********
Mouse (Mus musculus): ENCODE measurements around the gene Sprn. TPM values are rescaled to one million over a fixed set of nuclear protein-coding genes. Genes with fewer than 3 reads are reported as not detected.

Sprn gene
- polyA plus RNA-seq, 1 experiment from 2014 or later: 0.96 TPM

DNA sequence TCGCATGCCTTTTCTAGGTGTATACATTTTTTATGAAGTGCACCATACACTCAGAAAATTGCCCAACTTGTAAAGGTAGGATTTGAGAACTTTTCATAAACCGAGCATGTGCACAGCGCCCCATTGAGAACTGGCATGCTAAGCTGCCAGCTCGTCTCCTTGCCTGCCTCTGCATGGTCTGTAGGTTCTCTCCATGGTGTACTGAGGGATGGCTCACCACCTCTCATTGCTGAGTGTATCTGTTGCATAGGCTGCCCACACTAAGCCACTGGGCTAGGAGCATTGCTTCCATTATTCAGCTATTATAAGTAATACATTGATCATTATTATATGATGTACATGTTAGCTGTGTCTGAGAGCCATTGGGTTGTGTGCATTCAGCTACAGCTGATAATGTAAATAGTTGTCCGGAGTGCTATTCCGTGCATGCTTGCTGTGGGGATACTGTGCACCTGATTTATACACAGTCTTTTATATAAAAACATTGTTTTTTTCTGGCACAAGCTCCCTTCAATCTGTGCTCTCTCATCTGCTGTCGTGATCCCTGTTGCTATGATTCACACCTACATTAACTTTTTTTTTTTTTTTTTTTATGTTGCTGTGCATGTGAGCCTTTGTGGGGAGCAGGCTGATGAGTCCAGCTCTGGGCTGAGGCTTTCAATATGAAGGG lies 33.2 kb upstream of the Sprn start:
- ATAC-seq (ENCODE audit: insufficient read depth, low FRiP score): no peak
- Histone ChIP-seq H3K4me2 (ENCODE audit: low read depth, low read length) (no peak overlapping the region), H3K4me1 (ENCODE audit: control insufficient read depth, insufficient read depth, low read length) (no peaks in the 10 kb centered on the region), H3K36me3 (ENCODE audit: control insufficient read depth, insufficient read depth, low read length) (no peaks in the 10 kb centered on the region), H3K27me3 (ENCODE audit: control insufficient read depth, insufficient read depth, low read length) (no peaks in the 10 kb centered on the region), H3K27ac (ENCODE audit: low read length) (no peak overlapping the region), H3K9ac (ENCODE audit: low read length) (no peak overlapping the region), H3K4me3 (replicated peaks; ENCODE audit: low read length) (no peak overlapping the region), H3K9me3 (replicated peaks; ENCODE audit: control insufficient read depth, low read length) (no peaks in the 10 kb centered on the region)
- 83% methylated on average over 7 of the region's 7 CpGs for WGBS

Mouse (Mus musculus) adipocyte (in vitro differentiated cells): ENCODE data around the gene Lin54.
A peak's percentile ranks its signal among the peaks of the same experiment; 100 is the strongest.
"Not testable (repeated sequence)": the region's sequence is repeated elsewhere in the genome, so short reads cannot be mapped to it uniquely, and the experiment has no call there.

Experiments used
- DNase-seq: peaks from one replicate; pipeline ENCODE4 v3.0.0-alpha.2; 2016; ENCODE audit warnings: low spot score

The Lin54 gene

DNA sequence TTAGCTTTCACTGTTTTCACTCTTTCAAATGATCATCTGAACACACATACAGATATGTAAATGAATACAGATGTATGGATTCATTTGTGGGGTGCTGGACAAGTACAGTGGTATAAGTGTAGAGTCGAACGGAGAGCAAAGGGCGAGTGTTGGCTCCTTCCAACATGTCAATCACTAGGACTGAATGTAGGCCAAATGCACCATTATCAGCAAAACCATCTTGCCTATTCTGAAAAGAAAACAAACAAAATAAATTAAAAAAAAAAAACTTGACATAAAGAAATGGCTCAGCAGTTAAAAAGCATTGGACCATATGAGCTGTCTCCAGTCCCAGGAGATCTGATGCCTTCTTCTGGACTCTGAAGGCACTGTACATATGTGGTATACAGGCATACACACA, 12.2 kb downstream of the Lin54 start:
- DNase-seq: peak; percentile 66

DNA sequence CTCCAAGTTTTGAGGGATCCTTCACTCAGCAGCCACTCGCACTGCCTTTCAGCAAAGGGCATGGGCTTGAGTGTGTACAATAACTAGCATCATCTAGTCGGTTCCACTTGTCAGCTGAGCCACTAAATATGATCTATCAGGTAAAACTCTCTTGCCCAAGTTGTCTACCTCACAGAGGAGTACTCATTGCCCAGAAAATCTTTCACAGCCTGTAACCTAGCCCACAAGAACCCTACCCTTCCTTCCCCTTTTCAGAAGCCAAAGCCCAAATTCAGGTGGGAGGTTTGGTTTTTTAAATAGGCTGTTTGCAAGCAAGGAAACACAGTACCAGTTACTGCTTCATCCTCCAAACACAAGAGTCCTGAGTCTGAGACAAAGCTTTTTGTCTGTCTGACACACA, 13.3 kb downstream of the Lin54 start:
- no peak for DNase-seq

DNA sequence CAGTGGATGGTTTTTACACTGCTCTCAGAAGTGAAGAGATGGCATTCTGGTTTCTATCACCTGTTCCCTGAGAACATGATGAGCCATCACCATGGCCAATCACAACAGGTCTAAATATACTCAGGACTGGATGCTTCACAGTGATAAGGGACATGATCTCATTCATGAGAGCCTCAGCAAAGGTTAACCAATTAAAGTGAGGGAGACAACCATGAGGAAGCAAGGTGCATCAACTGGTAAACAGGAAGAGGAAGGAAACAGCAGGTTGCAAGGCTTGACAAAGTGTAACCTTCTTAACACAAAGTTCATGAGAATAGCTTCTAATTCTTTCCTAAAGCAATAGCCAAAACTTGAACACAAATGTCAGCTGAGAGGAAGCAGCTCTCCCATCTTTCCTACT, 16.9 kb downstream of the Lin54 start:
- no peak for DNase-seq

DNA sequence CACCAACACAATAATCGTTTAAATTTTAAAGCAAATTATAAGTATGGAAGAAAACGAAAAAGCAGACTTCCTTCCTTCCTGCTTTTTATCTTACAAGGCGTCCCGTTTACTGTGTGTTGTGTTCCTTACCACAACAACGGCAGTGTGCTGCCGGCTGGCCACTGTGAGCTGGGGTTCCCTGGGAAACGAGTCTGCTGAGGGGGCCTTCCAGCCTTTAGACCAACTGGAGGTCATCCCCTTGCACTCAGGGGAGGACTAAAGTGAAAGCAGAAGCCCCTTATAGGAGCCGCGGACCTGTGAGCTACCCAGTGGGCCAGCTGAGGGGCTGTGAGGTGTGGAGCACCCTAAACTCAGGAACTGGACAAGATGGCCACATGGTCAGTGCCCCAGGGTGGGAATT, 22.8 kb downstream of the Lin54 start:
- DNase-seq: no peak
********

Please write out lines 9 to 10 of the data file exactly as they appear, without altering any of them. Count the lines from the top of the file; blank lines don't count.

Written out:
A peak's percentile ranks its signal among the peaks of the same experiment; 100 is the strongest.
"Not testable (repeated sequence)": the region's sequence is repeated elsewhere in the genome, so short reads cannot be mapped to it uniquely, and the experiment has no call there.